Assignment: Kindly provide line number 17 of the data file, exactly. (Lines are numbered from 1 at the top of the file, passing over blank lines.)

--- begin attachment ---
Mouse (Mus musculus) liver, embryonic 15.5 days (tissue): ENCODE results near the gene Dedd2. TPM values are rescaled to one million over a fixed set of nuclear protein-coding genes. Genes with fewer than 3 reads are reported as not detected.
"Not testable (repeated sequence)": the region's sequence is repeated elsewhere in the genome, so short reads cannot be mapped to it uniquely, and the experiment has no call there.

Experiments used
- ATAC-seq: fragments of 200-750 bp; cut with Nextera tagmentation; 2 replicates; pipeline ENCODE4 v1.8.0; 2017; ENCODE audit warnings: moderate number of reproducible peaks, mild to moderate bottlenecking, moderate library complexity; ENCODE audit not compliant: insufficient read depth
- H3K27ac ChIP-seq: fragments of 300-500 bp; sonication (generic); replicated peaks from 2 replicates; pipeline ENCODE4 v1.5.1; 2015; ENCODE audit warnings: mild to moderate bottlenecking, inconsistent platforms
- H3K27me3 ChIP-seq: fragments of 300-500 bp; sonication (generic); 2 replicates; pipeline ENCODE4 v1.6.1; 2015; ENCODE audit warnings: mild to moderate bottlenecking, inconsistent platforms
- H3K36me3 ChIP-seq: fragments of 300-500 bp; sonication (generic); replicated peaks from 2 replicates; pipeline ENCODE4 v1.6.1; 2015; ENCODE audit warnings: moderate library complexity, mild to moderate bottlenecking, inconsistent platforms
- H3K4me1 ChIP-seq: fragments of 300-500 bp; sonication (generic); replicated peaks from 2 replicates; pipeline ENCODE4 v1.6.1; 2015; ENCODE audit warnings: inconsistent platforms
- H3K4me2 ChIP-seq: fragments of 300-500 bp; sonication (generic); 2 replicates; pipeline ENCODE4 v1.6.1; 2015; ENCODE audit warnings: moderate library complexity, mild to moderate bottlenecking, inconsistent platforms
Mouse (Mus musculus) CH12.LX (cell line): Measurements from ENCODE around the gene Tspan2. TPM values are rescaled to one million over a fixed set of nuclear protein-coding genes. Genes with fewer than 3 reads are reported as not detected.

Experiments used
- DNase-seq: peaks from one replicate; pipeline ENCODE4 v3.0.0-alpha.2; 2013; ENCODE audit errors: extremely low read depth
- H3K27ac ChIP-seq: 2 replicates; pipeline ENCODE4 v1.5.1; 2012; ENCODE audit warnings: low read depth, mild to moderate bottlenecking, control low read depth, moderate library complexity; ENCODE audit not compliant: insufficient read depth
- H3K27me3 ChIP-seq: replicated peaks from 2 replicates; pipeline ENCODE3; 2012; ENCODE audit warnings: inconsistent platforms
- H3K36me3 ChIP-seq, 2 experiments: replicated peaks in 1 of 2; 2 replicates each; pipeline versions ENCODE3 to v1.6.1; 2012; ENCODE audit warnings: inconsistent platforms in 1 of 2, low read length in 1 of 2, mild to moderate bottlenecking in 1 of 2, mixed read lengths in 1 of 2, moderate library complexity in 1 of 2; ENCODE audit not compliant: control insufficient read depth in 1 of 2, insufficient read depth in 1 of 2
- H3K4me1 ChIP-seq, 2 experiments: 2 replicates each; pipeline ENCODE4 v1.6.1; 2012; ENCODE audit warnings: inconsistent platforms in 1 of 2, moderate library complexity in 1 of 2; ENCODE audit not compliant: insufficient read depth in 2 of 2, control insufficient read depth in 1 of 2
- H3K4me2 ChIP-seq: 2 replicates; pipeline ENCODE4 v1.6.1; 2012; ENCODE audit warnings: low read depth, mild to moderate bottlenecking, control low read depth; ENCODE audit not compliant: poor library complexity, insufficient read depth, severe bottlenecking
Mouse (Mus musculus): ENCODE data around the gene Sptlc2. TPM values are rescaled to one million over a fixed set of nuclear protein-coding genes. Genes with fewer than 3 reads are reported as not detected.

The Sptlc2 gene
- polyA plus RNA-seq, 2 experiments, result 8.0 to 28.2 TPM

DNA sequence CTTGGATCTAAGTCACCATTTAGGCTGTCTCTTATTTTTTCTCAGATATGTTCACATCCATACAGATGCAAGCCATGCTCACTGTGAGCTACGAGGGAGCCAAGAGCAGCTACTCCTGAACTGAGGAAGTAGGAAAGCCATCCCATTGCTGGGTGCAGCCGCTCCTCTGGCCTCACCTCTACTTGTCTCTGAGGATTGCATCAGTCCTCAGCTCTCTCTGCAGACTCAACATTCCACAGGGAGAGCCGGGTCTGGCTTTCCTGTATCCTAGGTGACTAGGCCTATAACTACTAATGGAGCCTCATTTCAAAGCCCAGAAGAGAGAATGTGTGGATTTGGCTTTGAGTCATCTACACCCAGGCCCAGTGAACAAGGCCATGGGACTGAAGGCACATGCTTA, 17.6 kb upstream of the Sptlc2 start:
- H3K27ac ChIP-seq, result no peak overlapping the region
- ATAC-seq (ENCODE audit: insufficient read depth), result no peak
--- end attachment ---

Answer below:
- H3K4me2 ChIP-seq: 2 replicates; pipeline ENCODE4 v1.6.1; 2012; ENCODE audit warnings: low read depth, mild to moderate bottlenecking, control low read depth; ENCODE audit not compliant: poor library complexity, insufficient read depth, severe bottlenecking